Auto Bailout Short-Changes Taxpayers
Apparently President Obama thinks that by bailing out GM and Chrysler he helped Ford as well. Or at least he’s trying to take credit for Ford’s success, even though they denied government intrusion and made their own plan for a recovery – one that happened much quicker than GM and Chrysler, didn’t cost the taxpayers anything, and has poised the company for a much bigger comeback.
During a recent speech at a Chrysler plant, President Obama said:
“We could have just let U.S. automakers go into uncontrolled free fall. And that would have triggered a cascade of damage all across the country. If we let Chrysler and GM fail, plants like this would have shut down, then dealers and suppliers across the country would have shriveled up. Then Ford and other automakers could have failed too because they wouldn’t have had the suppliers that they needed.”
I guess with dismal job growth, continuously high unemployment rates, high gas and food prices, as well as a loss of faith in the direction of the country, pretending that he saved another company might make the President look a little better.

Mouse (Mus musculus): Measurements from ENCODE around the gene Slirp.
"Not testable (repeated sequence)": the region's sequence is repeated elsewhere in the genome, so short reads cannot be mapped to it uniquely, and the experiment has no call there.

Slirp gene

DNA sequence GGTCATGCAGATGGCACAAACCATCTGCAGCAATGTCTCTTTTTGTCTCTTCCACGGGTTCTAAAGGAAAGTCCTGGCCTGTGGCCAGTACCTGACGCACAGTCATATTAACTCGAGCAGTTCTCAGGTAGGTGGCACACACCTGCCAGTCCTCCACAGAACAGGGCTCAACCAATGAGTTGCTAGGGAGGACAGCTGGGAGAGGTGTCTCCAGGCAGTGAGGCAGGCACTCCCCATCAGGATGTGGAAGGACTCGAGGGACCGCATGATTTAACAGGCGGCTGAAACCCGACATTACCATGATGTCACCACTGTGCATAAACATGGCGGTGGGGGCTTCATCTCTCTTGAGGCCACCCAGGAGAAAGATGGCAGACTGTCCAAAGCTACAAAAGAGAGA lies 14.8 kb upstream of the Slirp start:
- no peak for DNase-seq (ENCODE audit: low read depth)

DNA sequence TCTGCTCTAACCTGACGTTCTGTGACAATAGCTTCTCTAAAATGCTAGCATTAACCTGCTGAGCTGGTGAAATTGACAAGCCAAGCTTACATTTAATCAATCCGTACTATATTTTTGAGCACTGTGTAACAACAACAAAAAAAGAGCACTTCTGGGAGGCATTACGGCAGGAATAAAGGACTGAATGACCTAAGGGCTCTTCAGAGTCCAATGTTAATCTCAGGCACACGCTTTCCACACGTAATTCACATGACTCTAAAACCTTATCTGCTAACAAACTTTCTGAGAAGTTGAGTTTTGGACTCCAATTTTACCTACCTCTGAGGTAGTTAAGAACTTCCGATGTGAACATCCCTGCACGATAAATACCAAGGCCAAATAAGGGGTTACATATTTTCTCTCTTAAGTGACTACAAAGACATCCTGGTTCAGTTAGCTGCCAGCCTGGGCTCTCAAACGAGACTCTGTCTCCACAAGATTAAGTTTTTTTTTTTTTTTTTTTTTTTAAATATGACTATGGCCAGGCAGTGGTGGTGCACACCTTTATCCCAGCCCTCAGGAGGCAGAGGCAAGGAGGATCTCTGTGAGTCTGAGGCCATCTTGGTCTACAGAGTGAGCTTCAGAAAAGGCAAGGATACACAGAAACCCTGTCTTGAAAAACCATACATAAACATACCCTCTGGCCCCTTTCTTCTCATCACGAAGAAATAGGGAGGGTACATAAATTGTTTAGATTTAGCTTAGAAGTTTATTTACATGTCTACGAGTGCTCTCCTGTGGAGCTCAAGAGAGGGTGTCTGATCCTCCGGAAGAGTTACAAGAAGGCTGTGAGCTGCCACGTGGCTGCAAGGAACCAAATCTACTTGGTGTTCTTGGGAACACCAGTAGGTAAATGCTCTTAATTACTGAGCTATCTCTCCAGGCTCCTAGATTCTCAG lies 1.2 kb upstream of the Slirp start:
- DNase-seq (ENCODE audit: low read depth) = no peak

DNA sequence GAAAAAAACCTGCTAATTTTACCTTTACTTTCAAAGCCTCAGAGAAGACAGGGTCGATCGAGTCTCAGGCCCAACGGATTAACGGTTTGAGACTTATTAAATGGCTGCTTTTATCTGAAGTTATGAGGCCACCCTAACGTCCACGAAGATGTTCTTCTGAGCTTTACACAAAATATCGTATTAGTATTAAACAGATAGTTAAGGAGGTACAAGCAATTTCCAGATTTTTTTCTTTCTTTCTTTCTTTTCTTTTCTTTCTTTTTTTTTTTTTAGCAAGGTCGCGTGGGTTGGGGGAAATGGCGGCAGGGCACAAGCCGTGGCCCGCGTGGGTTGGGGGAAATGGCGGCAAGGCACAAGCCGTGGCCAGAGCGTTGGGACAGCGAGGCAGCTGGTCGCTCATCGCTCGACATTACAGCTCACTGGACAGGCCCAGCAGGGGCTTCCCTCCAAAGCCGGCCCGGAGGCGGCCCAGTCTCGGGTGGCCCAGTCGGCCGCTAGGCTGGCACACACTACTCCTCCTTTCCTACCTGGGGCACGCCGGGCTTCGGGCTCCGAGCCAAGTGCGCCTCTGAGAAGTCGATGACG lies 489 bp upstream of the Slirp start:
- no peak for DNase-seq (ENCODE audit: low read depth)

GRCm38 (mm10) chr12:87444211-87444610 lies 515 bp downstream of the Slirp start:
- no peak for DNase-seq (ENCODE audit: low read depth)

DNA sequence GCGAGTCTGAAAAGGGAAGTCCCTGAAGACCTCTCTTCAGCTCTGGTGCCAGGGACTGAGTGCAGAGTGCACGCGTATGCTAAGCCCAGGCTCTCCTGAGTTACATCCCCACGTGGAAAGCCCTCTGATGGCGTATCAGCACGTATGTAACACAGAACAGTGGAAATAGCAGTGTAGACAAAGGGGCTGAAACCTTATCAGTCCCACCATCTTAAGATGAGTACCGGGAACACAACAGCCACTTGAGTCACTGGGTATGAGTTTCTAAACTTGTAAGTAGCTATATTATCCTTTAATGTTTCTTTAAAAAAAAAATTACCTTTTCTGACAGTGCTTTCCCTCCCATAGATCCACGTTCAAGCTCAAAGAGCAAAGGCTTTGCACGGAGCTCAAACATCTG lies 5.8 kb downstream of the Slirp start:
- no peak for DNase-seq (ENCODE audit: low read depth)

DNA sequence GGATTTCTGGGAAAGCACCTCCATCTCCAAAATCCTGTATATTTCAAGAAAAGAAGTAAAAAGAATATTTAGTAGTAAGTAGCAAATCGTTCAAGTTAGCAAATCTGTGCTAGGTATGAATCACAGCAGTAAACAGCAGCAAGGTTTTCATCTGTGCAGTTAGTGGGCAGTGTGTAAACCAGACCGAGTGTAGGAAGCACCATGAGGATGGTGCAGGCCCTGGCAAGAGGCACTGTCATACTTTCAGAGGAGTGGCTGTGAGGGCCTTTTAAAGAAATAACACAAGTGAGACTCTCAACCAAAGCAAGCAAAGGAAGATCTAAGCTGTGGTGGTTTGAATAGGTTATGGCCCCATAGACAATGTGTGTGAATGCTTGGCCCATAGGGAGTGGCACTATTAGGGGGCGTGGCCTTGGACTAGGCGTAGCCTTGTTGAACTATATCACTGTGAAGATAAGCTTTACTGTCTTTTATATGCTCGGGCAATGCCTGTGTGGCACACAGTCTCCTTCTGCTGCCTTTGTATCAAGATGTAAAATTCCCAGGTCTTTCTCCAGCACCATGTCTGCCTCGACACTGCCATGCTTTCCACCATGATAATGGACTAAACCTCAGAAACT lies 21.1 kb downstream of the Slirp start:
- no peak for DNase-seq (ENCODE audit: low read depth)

The fact is that Ford restructured themselves without government help and crafted what appears to be a sustainable business plan, instead of putting all their stock into one over-priced, under-performing vehicle (see the Chevy Volt).
And let’s face it; GM seems to be flirting with bankruptcy every couple of years. Chrysler was bought by a foreign company and in all honesty, taxpayers will never get all of their money back. So was it worth it in the end? How many jobs were actually saved by the auto bailouts? There’s no way to know. The companies were laying off workers at an alarming rate, then they got the bailout…could they have laid off any more employees and still been able to operate at that point? They still had to close dealerships even with the bailout, would they have come back to work sooner without the bailout?
If we look at Ford, the answer is yes.